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This Week in Science: Aug 5, 2016

In this week's Science, a team of Japanese scientists reports a modified version of the genome-editing technology CRISPR that can perform DNA substitutions without cleaving DNA. CRISPR functions by inducing double-strand DNA breaks followed by DNA repair. However, this process can result in unwanted genetic insertions and deletions in genomic DNA. By fusing a sea lamprey enzyme called activation-induced cytidine deaminase (AID) — which can create a mutation on a single strand of DNA — to a mutated version of CRISPR, the researchers were able to use the system to edit DNA without cutting it, resulting in few off-target effects than with traditional CRISPR systems.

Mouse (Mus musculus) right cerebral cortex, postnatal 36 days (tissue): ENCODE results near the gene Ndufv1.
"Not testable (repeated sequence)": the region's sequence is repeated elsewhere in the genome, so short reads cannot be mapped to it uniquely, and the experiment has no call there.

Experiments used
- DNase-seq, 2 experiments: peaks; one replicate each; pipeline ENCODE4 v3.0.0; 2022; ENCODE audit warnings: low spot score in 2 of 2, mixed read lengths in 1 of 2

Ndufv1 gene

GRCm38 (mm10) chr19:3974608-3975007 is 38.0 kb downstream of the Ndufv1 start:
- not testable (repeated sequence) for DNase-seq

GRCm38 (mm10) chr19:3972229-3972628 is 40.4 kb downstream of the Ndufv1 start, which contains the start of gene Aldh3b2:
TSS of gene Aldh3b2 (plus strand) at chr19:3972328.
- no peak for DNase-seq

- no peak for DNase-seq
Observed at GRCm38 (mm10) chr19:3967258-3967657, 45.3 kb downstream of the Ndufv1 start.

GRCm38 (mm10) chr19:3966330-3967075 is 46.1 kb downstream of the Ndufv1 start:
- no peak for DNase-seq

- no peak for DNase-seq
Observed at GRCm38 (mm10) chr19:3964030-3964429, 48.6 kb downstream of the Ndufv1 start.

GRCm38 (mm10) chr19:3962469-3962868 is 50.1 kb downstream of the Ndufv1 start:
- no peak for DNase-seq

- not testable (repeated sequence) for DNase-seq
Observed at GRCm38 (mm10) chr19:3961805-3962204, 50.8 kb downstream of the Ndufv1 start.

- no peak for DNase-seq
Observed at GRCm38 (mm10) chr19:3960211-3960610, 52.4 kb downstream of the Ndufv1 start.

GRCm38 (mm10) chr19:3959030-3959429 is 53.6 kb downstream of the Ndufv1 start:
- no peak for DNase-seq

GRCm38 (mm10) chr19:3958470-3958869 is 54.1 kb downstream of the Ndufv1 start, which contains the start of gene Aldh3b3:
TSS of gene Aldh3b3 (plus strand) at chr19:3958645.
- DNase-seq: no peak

Also in Science, two researchers from Harvard University and Brown University discuss the implications of legislation that banned funding for germline editing. Specifically, the law prevents funds being using by the US Food and Drug Administration to review a drug or biologic in which a human embryo is created or modified to include a heritable genetic modification. The authors note that this law prevents gene editing that could be used to treat rare disorders, and suggest workarounds that could limit genetic modifications to non-heritable ones. They also argue that as a result of the law, the US may lose its scientific lead in this area to other nations.